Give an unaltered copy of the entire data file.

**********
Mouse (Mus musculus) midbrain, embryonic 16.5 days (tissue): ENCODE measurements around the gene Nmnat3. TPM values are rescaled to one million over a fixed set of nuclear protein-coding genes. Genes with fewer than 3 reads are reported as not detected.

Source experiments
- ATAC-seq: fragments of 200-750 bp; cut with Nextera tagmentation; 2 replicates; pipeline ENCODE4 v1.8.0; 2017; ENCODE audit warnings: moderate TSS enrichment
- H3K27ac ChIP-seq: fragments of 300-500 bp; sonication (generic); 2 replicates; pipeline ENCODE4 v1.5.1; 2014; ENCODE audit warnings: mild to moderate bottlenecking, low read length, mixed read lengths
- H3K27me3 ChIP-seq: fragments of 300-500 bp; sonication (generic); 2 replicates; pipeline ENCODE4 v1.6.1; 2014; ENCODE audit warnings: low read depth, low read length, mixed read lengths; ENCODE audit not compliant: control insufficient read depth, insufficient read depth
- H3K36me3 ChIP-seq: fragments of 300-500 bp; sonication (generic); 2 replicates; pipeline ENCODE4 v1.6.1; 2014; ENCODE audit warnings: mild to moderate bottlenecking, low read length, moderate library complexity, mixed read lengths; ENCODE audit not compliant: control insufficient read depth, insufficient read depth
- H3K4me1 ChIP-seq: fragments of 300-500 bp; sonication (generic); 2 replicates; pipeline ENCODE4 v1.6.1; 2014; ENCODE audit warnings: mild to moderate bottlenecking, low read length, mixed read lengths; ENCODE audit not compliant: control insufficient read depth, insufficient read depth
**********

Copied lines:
Mouse (Mus musculus) midbrain, embryonic 16.5 days (tissue): ENCODE measurements around the gene Nmnat3. TPM values are rescaled to one million over a fixed set of nuclear protein-coding genes. Genes with fewer than 3 reads are reported as not detected.

Source experiments
- ATAC-seq: fragments of 200-750 bp; cut with Nextera tagmentation; 2 replicates; pipeline ENCODE4 v1.8.0; 2017; ENCODE audit warnings: moderate TSS enrichment
- H3K27ac ChIP-seq: fragments of 300-500 bp; sonication (generic); 2 replicates; pipeline ENCODE4 v1.5.1; 2014; ENCODE audit warnings: mild to moderate bottlenecking, low read length, mixed read lengths
- H3K27me3 ChIP-seq: fragments of 300-500 bp; sonication (generic); 2 replicates; pipeline ENCODE4 v1.6.1; 2014; ENCODE audit warnings: low read depth, low read length, mixed read lengths; ENCODE audit not compliant: control insufficient read depth, insufficient read depth
- H3K36me3 ChIP-seq: fragments of 300-500 bp; sonication (generic); 2 replicates; pipeline ENCODE4 v1.6.1; 2014; ENCODE audit warnings: mild to moderate bottlenecking, low read length, moderate library complexity, mixed read lengths; ENCODE audit not compliant: control insufficient read depth, insufficient read depth
- H3K4me1 ChIP-seq: fragments of 300-500 bp; sonication (generic); 2 replicates; pipeline ENCODE4 v1.6.1; 2014; ENCODE audit warnings: mild to moderate bottlenecking, low read length, mixed read lengths; ENCODE audit not compliant: control insufficient read depth, insufficient read depth